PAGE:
The main objective of the Vision is to formulate a shared long-term strategy and commitment to fundamentally transform Somalia into a middle-income country with a capable state with the ability to effectively serve its people by 2060. It is envisaged that the new vision will build a national consensus that will be detailed in the strategy to provide guidance to decision-makers in the public and private sectors; and to formulate a comprehensive social and economic development roadmap to serve as a reference point to the effective implementation of such strategy.

In addition, the vision intends to promote a shared commitment of all stakeholders to ensure sound policy implementation in all aspects of public and private responsibilities with targeted and specific objectives and benchmarks. The execution of the formulated new vision would enhance socio-political and economic governance and would also require accountability, transparency, and integrity as the basis of the delivery of the Vision.

The overriding aim of the Vision is to create a prosperous, secure, democratic, inclusive, and competitive country with a high quality of life. The fundamental intention is to transform the country into a middle-income country status, providing wellbeing to all its citizens on a sustainable basis. With Somalia`s current resource base and structural characteristics, prioritization and sequencing of initiatives would be crucial. As there are interdependencies and complementarities between inter-sectoral policies and developments, sectoral and economic transformation cannot be realized without human skills, adequate economic infrastructure, and financial resources.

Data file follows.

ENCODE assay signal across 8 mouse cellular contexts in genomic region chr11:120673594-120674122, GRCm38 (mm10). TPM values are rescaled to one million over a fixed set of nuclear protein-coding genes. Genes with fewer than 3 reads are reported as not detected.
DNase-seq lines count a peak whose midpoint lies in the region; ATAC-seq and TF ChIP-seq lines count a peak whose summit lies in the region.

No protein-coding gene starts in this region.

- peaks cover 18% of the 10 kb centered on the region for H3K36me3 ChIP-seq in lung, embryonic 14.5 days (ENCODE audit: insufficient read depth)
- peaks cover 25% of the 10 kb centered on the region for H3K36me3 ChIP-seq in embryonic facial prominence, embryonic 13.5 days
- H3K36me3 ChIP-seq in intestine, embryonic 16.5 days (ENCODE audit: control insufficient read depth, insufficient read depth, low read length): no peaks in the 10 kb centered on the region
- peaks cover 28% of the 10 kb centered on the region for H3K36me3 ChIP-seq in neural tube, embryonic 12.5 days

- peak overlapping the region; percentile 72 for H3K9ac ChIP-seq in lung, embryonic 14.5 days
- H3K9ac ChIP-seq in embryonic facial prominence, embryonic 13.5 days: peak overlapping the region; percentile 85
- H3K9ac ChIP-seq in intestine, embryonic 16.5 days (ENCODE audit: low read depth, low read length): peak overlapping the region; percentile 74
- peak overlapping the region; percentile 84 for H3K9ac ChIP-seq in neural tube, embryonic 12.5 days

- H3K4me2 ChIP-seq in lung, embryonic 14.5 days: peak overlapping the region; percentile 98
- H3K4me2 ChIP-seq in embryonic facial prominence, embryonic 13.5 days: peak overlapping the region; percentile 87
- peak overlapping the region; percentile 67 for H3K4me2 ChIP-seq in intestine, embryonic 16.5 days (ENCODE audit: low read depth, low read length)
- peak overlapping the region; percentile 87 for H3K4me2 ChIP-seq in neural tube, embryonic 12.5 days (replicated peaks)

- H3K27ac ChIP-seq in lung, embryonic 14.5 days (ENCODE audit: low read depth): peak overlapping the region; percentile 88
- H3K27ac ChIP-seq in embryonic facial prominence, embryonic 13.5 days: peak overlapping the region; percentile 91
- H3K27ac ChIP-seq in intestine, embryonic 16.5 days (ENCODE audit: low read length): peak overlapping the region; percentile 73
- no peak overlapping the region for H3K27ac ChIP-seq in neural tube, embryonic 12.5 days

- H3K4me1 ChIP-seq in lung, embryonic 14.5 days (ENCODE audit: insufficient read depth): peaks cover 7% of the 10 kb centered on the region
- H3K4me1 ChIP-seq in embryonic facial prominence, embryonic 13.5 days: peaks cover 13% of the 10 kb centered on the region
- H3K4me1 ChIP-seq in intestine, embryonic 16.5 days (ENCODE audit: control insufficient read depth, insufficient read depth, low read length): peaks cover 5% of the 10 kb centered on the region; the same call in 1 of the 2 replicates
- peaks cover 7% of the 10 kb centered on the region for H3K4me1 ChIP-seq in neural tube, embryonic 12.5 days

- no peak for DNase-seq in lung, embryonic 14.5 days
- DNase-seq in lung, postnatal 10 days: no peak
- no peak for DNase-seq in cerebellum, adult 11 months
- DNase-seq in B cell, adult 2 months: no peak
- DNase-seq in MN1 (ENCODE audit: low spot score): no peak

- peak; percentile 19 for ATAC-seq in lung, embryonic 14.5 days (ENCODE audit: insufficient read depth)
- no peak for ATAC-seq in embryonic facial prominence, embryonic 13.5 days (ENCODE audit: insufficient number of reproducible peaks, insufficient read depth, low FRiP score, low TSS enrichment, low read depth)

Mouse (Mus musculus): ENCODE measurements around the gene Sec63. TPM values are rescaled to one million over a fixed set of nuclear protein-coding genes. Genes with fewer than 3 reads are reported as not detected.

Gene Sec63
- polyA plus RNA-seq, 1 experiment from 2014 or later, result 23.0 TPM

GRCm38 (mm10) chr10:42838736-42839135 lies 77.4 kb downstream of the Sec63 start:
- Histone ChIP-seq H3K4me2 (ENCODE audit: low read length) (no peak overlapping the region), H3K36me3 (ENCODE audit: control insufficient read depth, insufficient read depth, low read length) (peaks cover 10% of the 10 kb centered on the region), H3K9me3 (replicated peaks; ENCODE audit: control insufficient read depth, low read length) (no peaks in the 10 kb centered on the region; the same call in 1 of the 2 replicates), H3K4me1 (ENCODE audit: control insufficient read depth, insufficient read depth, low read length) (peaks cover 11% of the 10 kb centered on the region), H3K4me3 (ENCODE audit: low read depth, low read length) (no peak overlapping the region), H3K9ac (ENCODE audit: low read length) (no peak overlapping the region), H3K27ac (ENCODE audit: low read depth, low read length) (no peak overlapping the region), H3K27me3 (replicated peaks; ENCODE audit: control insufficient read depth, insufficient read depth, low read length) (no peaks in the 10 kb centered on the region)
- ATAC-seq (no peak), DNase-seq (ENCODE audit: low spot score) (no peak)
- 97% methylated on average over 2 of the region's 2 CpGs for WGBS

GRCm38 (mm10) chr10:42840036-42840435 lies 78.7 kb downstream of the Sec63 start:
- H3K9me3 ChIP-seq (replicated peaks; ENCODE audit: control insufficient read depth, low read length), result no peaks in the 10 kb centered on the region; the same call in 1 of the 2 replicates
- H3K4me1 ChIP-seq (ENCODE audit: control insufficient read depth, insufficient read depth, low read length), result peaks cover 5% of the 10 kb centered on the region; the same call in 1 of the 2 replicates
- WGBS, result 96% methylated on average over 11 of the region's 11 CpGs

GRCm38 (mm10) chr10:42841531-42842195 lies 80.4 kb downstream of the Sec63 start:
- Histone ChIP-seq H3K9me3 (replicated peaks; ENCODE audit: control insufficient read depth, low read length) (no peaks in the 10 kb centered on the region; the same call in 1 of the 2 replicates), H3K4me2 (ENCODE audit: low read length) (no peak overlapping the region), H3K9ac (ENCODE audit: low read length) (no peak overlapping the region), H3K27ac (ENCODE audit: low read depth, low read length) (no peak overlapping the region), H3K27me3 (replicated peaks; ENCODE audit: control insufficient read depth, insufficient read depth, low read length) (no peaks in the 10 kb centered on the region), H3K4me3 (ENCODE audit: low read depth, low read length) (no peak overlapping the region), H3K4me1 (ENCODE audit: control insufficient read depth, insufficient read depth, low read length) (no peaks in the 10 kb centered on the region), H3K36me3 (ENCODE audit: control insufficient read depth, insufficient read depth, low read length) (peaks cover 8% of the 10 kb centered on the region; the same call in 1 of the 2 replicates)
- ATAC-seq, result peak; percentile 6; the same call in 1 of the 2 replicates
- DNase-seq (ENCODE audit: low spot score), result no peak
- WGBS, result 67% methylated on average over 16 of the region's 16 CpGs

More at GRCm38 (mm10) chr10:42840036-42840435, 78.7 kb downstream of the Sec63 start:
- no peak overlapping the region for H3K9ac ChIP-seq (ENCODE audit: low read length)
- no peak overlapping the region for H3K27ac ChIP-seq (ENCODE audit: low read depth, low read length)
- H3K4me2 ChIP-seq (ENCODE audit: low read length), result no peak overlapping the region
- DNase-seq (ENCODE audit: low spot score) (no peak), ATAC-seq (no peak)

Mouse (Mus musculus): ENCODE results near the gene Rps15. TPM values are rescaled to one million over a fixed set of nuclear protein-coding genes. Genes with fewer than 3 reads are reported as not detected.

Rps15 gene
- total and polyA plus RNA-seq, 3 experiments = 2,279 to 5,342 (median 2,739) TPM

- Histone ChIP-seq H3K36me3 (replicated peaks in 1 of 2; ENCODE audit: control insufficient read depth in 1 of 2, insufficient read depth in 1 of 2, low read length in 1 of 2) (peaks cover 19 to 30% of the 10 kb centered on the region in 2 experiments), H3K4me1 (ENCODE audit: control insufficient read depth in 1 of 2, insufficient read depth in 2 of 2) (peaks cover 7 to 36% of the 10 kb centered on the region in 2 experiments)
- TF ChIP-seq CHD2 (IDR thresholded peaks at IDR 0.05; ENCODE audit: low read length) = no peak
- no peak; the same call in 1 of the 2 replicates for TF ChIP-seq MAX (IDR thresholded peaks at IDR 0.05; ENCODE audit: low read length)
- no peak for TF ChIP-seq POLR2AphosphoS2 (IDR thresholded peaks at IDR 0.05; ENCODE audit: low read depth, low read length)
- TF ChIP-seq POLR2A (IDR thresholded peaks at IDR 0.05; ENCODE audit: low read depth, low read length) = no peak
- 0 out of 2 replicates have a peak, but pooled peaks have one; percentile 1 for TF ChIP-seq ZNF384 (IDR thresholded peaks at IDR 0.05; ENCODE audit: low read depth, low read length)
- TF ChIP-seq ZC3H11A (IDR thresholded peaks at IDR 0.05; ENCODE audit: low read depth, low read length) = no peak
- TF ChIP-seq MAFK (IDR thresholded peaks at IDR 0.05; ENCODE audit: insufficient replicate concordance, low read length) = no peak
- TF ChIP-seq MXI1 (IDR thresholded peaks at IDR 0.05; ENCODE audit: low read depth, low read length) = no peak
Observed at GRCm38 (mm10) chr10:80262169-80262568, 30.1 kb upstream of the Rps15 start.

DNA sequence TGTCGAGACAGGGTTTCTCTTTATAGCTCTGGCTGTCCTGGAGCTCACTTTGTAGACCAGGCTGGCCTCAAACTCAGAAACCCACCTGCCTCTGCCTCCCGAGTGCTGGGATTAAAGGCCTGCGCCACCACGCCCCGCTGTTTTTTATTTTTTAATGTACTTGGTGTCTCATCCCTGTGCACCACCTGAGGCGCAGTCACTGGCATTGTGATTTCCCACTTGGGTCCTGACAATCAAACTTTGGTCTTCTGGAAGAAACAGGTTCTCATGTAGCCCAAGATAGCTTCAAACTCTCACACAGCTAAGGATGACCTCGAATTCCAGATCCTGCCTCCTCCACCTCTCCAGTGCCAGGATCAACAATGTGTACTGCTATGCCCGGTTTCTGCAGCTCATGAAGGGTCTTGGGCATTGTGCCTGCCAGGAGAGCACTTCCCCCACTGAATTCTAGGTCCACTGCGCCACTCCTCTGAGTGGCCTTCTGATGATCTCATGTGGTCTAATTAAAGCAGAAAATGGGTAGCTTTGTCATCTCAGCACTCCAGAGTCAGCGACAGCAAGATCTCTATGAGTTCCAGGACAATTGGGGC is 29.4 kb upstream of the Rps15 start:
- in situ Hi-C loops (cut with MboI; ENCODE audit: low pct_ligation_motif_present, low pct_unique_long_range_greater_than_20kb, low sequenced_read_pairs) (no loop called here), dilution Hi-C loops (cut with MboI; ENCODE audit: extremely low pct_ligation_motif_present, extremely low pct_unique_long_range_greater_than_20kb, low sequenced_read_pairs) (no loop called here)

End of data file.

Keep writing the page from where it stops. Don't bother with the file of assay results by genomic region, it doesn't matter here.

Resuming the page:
The specific objectives of the Vision 2060 in the short and near-term include the promotion of peace, security, reconciliation, justice for all and the rule of law in the country; and the implementation of policies that will ensure macroeconomic stability, improved economic infrastructure, productive private sector economic activities, and reduction of food insecurity and aid dependence. In the medium and long-term, the Vision 2060 aims at transforming Somalia to a knowledge-based economy, with improved education and health standards to provide a skilled and competitive workforce and foster entrepreneurship.

The specific objectives of the Vision are as follows:

– To formulate a shared, long-term development blueprint for the country, which serves as an anchor for the national development plans (NDPs) that, in turn, provide the framework for comprehensive, measured social and economic development.

– To promote a shared commitment of all stakeholders to ensure sound policies, which are sequenced and prioritized.

– To serve as the Somalia’s national commitment to, and harmonization of targets with the UN Sustainable Development Goals, African Union Agenda 2063, East African Community Vision 2050, and the Paris Agreement on climate Charge, among other instruments.